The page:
This 2 hour session was taught by Jim Scherer, the food photographer for Boston Globe, in the BU kitchen where the gastronomy students take their cooking classes. The best part of the class was a demo of a photoshoot of the food the students have prepared earlier that afternoon. Those must have been the most educational snow peas stuffed with lobster. First they gave gastronomy students some practice with hors d'oeuvres, then they gave us an opportunity to witness a professional food photography session, and finally they provided us with a much needed snack since food photography has a tendency to make people hungry.
Here are some highlights of what I learned from that seminar:
- It's easy to create cool backgrounds with colored paper. The textured paper in the picture above is from Paper Source in Porter Sq., Cambridge.
- Natural lighting works best. Now that the days are getting longer, there is hope of catching some of that precious light when we get home from work.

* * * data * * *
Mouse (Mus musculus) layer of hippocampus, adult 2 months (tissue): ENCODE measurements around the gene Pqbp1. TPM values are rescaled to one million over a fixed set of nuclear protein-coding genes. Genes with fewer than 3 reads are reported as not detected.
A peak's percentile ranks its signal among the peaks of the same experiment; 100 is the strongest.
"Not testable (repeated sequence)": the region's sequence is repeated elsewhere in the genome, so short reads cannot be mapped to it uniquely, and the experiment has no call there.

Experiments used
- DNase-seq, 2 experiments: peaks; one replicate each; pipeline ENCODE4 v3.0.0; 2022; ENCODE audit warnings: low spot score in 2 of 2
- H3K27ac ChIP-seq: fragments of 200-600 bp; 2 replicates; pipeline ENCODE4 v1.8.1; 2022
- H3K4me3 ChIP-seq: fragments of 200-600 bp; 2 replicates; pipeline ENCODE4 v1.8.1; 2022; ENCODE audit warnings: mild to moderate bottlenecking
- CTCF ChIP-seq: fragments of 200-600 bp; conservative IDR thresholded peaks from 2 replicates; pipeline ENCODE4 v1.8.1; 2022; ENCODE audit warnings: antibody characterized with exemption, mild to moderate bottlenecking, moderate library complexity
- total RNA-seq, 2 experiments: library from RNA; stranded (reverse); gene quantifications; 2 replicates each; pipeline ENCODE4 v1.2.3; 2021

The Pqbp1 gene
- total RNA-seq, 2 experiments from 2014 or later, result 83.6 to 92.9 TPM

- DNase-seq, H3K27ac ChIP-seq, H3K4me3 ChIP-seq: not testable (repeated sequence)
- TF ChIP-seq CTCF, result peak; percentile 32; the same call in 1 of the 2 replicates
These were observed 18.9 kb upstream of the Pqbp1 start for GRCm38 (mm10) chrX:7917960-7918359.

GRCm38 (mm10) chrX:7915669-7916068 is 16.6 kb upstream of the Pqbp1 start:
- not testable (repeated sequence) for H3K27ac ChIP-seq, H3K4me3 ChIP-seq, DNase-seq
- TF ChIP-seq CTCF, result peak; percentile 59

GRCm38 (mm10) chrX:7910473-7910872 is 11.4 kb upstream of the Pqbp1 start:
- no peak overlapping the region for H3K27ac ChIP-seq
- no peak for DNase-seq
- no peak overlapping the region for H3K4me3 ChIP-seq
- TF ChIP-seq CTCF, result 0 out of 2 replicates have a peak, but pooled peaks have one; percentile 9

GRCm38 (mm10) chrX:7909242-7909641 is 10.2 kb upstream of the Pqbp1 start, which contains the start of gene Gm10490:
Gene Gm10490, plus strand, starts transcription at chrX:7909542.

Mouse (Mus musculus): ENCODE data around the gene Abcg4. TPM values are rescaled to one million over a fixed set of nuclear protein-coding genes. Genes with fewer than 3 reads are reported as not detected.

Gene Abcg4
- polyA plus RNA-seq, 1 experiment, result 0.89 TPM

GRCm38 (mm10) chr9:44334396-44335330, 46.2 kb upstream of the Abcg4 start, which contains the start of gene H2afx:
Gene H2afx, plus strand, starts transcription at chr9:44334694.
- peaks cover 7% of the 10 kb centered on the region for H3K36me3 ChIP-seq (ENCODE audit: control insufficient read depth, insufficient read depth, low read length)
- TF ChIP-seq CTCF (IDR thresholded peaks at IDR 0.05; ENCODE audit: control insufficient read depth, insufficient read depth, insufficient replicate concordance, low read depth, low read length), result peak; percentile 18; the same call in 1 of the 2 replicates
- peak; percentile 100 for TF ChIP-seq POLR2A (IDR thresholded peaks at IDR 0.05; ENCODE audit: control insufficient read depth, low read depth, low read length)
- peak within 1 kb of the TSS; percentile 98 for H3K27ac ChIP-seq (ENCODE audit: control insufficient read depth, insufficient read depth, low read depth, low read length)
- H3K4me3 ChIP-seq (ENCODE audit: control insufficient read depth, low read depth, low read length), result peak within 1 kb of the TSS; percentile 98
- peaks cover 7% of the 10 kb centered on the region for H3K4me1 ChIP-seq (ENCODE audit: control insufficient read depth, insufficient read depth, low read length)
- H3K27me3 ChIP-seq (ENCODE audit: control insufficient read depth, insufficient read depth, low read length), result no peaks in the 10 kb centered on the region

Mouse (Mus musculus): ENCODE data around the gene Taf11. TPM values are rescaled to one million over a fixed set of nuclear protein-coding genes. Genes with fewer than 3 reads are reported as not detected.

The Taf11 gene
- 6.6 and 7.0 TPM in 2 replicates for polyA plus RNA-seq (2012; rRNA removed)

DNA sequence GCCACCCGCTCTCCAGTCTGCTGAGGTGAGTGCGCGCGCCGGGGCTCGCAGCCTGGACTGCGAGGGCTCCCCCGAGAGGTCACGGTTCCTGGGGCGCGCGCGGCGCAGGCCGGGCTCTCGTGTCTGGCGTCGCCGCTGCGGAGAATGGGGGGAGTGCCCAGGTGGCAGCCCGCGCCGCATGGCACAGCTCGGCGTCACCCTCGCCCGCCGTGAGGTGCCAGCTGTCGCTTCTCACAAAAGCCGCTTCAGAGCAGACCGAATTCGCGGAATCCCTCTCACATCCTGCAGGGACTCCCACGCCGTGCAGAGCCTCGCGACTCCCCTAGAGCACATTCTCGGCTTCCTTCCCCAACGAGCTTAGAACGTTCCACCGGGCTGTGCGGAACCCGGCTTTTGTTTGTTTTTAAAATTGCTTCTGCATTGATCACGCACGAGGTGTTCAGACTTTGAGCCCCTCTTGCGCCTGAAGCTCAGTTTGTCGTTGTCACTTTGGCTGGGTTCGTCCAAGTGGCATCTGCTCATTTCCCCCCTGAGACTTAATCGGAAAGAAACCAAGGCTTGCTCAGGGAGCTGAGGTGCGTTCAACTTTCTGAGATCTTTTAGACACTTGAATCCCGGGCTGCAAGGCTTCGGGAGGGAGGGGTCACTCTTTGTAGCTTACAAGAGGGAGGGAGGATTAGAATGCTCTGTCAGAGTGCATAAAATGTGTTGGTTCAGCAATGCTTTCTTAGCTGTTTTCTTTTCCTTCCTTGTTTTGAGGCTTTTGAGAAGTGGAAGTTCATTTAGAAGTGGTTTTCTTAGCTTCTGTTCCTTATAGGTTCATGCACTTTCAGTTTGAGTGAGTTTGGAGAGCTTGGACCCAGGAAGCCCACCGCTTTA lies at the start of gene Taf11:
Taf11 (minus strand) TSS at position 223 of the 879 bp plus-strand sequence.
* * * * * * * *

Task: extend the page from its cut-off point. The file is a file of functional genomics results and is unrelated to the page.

- Lighting from behind gives the picture more depth.
- Although food is usually served on large plates, the pictures are taken on little plates. For some reason the plates look much bigger in the picture than they do in real life.
What food photography does inspire me to do is to write. Like today -- I was going to be good and go to bed early, but then I downloaded the food pictures I took this weekend and here I am blogging at 11pm.
Sorry guys -- no measurements for this salad. But it is the simplest thing ever and you can use absolutely any crunchy spring veggies. I started by trimming sugar snap peas and cutting them on the diagonal. Added some thinly sliced radishes (Japanese adjustable slicer does a superb job with those), some blanched asparagus (I used white asparagus, but green works just as well), and radish sprouts (I found these in a Japanese store). I then added a good handful of mint and dill (but you can use whatever herbs you have on hand). A good squirt of lemon, a little olive oil, salt and pepper -- done! Mix it all together and admire your healthy spring creation. Hey, while you are at it, you can even take a picture.